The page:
Patricia Briggs’ novel Raven’s Shadow begins with a rescue and a romance. Tier, a Rederni ex-soldier, saves young Seraph, a Traveler girl, from murder at the hands of some ruffians in a tavern and a strange, dangerous man in the forest. Intrigued by this brave, foolhardy girl, Tier takes her home to his village to protect her from the forces that follow. Travelers are Briggs’ answer to Patrick Rothfuss’ Edema Ruh or Robert Jordan’s Tuatha’an… you know, your typical “gypsy” stereotype that seems to pop up in most high fantasy novels with lots of worldbuilding. In Raven’s Shadow, they are known for their innate uncanny abilities and are not welcome in Rederni society. To make her stay even barely palatable to his village, Tier is forced to marry Seraph, little knowing that doing so will open him and his family up to more danger than ever.
This short narrative comprises the first section of Raven’s Shadow and would almost work as a stand-alone short story. When the book picks back up, it’s over 20 years later. Seraph and Tier are settled, with a farm and a family: Jes, Lehr, and Rennie. Like their mother, each of these children displays qualities associated with a specific “order” of Traveler, which are each associated with a totem bird. Seraph is a Raven, a mage. Lehr is a Falcon, a hunter, and his sister Rennie is a Cormorant, a weather witch. Jes is an Eagle, a guardian and protector. Unlike the others, his power is almost like a different personality rather than a compartmentalized ability, and it overwhelms him at times. And finally, in what comes as a surprise to Seraph, who has never heard of an Ordered person who was not born Traveler, her husband Tier is an Owl, a bard.
These qualities have been hidden from the village and indeed from the children themselves for many years, but after Tier disappears on a hunting expedition, Seraph senses an approaching danger from the Shadow, a long-dormant evil that has perhaps begun to awake. She instructs her children in their different orders and prepare them for a journey across the country to save their father.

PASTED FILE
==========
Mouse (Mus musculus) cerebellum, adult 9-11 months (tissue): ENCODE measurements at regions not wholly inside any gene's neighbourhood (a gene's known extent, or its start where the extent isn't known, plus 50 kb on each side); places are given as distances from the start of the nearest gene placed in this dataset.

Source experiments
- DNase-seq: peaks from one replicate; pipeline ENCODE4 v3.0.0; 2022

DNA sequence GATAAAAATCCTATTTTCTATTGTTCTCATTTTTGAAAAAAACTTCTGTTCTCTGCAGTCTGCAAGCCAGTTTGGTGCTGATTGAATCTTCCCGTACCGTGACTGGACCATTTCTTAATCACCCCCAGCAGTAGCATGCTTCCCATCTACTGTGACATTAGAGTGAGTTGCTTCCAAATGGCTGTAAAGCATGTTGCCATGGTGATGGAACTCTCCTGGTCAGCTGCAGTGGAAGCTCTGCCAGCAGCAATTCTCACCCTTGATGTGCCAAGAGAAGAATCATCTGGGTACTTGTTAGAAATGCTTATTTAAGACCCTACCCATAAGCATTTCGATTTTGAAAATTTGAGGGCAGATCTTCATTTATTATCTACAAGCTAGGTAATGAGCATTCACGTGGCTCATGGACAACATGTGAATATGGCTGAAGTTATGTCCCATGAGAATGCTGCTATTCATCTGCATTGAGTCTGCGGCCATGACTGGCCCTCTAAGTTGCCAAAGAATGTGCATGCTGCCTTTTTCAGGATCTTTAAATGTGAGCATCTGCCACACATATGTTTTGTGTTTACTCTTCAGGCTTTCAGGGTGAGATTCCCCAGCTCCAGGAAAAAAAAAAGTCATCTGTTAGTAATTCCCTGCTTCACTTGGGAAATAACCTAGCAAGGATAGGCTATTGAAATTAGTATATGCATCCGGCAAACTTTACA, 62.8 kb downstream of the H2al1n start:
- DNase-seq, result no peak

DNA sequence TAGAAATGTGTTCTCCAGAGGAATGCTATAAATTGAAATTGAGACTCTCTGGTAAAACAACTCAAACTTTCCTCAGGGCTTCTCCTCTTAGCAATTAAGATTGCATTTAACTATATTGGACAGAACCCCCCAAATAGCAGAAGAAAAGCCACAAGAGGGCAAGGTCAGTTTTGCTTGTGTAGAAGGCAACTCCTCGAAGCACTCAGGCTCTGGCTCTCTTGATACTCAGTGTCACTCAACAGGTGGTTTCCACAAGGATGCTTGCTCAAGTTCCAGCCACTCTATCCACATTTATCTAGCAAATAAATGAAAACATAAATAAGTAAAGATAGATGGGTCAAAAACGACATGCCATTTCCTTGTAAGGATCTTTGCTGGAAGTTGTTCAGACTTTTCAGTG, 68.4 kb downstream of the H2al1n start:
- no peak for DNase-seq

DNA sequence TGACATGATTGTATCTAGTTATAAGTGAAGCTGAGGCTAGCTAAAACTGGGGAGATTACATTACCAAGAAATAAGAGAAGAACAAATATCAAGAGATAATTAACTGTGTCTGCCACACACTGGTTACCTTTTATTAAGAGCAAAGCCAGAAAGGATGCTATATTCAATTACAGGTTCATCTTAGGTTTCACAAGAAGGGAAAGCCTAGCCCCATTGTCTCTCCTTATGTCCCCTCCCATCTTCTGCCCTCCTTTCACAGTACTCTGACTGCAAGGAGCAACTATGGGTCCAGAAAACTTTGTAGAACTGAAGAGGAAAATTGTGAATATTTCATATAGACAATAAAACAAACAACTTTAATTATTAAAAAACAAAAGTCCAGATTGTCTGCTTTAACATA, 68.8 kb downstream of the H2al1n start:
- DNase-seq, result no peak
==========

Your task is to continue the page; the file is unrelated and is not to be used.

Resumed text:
What follows in Raven’s Shadow is a cozy but fun fantasy adventure story, full of reasonably in-depth characterization and exciting action, set in a fleshed-out world that abounds with political intrigue, magic, and myth. Briggs does an especially good job of giving readers the backstory of the land, of magic, and of the Shadow, without overwhelming us with info-dumps. The fact that Tier is a bard who knows many songs and stories helps her accomplish this task. In one memorable scene, Tier is in the palace dungeons, telling the legend of the Shadow to an unseen listener. His bardic abilities make the story almost literally come to life for him and his listener; he finds himself weeping as he recounts the end, where Red Ernave, a legendary hero, finally defeats the Nameless King, the ancient ruler who allowed himself to become host to the Shadow.
I appreciated Seraph, too, who struggled to balance her different roles: a Traveler mage, a mother, a wife, a leader. Her fierce protection of her children and husband did not outweigh the obligation she had to her people, who were being hunted and killed by agents of the Shadow. Instead, she managed to be all things to all people, which might have seemed a bit Wonder Woman-ish if Briggs had not let us see many moments of Seraph’s interiority as she parsed out complex feelings about her various roles.
I listened to Raven’s Shadow on audiobook, narrated by Jennifer James Bradshaw. It was a great listen and Bradshaw made each character and moment come to life. I especially liked her sensitive reading of Seraph, whose ambivalence might be hard to convey. If I have one quibble with Bradshaw’s reading, it was her voice for one minor character, a forest spirit who appears in the guise of a horse. It’s hard for me to quote the exact line, given that I listened to an audiobook, but this character’s voice is specifically described as “deep” at least once, perhaps even “gravelly.” But the reading Bradshaw chose was somewhat high and nasal, as if it was a horse’s whinny, which seemed at odds with the textual description. Nevertheless, I enjoyed listening to this.